Pittsburgh Press, Sunday Oct. 24, 1965
Fantasyland, that elusive childhood dream world, has become a real place, thanks to the imagination and creativity of Iaulanda Turner.
In a small room of her McMurray home, Mrs. Turner has created a special world of miniature fairy tale characters. Here Little Bo Peep searches for her sheep while Alice in Wonderland plays hide and seek with the Wizard of Oz and Jiminy Cricket.
There are sugar plum fairies that put the magic in Christmas and little characters called "pelfs" because they are half pixie and half elf. Choir boys sing their hearts out while Wee Willie Winkie runs around in a red and white striped nightshirt.
The characters - 34 different ones in all - are made from wired felt, scraps of fabric, sequins, ribbons, lace and other odds and ends. They range in size from five inches to six-and-a-half inches.
Mrs. Turner, mother of a married son and a five-and-a-half-year-old daughter, began creating her characters three years ago while her husband, Monte, was hospitalized after undergoing major surgery.
"For a while, we weren't sure whether my husband would live and I guess I turned to the dolls as an escape mechanism," Mrs. Turner explained.
"There were made as Christmas tree decorations so that Jamie would have something from her childhood to take into her adulthood. Being an older mother, I was fearful that I might not be alive to see her in her own home with her own family."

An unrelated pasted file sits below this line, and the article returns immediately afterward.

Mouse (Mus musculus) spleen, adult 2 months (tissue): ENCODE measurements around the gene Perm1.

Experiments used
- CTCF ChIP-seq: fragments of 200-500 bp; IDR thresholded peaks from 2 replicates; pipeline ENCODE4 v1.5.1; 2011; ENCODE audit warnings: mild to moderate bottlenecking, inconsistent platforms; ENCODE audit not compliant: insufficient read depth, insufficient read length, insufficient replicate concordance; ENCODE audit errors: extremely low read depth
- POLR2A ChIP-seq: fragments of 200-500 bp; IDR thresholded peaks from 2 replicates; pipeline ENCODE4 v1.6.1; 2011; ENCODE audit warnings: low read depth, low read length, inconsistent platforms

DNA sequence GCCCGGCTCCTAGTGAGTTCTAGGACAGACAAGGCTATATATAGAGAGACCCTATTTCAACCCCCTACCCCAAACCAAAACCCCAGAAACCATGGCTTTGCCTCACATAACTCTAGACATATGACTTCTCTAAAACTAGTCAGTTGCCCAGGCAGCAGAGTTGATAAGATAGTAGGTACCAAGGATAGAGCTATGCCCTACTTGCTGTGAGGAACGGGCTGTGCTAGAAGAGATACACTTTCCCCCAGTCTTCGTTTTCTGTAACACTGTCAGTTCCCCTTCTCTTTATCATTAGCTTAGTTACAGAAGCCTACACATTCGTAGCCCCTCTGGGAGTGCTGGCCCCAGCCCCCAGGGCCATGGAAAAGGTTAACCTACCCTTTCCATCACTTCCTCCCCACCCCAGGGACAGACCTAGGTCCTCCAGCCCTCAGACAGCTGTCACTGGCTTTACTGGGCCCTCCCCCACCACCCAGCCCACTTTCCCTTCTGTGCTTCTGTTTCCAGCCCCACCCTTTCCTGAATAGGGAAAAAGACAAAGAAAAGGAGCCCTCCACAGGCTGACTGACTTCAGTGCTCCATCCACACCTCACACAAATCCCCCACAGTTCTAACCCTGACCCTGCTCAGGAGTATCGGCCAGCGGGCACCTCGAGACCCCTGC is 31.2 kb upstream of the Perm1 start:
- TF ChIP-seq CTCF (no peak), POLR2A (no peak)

Mrs. Turner continued to create new characters during the eleven weeks her husband convalesced at home. Christmas came, and the family strung popcorn and cranberries around the colorful dolls suspended from the tree branches by thin gold threads.
That January, two weeks after Mr. Turner returned to his job, Mrs. Turner broke her arm and was unable to continue the intricate work on the dolls.
Last fall, at the request of friends and neighbors, Mrs. Turner again set up shop. She often spends 12 or 14 hours a day filling orders and creating new dolls from children's literature.
"The first dolls were traced from cardboard patterns, but I have so many orders to fill that my husband now makes dies for the body parts and does all the cutting for me." Mrs. Turner said. "I use interchanging parts anyplace I can."
Faces on the dolls are painted with a marking pencil. Finishing touches may include ruffled petticoats and pantaloons. The soft wire running through the bodies makes it possible to bend the dolls into various positions.
Mrs. Turner markets her dolls under the trade name of "Iaulanda's Story Tellers." Although, primarily purchased as Christmas tree ornaments, the dolls have been used for many other purposes. Mary, Mary, Quite Contrary watered flowers in a garden display at a PTA luncheon last spring.
Mrs. Turner has had no formal training in art or crafts, but her inborn talent is on display throughout her home. She has done all the papering and painting in the house. She has made braid rugs, patchwork comforts and draperies, as well as upholstered most of the furniture for her Early American decor.
She sews most of her own clothes and all of the clothing worn by her daughter.
"My hands have to be busy all the time," she explained with a smile.